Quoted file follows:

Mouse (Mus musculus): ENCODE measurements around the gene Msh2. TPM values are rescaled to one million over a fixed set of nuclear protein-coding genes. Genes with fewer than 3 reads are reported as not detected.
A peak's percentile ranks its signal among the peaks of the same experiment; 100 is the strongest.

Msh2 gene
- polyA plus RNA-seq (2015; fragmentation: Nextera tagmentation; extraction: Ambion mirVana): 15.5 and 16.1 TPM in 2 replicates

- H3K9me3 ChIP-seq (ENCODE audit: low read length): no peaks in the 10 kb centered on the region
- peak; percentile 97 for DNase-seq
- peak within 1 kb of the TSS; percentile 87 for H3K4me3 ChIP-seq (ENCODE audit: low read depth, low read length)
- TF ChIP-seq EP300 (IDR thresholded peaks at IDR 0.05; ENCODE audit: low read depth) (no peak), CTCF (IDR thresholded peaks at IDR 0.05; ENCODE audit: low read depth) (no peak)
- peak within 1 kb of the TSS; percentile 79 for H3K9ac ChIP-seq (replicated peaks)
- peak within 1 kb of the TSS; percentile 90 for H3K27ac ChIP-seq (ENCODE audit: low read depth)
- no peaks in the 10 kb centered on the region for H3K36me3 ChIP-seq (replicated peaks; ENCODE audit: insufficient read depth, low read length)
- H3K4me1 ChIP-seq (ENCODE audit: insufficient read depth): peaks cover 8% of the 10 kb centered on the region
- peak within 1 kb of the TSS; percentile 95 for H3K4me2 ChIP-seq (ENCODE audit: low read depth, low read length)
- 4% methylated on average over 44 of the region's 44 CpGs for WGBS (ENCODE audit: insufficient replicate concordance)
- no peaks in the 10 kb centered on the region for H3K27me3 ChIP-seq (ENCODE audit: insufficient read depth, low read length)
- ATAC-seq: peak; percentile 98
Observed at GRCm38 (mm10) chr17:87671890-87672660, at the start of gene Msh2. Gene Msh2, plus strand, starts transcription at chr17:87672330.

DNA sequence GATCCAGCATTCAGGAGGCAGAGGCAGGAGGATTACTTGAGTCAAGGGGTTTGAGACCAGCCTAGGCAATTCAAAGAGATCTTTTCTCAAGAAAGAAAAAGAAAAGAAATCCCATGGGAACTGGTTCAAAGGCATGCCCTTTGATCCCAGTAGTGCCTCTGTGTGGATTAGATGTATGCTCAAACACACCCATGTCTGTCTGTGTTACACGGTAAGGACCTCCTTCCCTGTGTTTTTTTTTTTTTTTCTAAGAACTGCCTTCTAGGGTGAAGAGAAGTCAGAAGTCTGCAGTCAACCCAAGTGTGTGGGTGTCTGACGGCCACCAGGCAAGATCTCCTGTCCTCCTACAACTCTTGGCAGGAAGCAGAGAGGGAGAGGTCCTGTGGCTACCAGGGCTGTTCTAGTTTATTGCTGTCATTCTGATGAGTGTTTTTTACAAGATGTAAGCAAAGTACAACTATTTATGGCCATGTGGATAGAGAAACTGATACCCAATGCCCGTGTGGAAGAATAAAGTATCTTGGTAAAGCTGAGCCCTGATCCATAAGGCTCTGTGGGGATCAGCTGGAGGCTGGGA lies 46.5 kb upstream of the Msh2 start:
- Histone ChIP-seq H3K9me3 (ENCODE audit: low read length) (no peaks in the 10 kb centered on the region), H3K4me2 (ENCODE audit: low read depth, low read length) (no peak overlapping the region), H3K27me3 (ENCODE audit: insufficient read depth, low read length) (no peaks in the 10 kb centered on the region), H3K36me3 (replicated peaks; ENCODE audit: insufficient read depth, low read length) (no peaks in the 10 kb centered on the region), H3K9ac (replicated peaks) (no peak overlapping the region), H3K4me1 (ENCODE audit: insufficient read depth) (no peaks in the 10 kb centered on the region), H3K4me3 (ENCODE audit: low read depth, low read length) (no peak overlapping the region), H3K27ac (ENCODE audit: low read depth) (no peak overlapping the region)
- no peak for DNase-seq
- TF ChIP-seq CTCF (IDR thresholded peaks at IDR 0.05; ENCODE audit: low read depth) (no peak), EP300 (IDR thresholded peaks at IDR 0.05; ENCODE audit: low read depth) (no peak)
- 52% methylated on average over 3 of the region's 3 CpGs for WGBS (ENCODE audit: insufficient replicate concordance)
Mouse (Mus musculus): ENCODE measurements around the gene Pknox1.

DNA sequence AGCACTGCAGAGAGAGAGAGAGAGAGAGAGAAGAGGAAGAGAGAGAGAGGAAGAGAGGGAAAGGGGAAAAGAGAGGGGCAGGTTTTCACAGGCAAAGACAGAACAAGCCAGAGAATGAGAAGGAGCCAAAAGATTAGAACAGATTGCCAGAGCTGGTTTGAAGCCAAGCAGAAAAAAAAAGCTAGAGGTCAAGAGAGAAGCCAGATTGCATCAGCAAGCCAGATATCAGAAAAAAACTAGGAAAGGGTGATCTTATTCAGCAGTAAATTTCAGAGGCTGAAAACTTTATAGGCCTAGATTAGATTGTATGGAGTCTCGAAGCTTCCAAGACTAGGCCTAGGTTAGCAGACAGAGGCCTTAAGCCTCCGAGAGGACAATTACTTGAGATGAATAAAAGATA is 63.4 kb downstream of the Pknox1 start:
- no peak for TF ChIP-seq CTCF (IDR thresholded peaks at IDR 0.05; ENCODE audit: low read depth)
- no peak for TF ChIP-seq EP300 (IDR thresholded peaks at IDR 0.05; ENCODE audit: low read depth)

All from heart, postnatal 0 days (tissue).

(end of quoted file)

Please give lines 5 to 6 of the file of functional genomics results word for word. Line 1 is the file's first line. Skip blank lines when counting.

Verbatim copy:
- H3K9me3 ChIP-seq (ENCODE audit: low read length): no peaks in the 10 kb centered on the region
- peak; percentile 97 for DNase-seq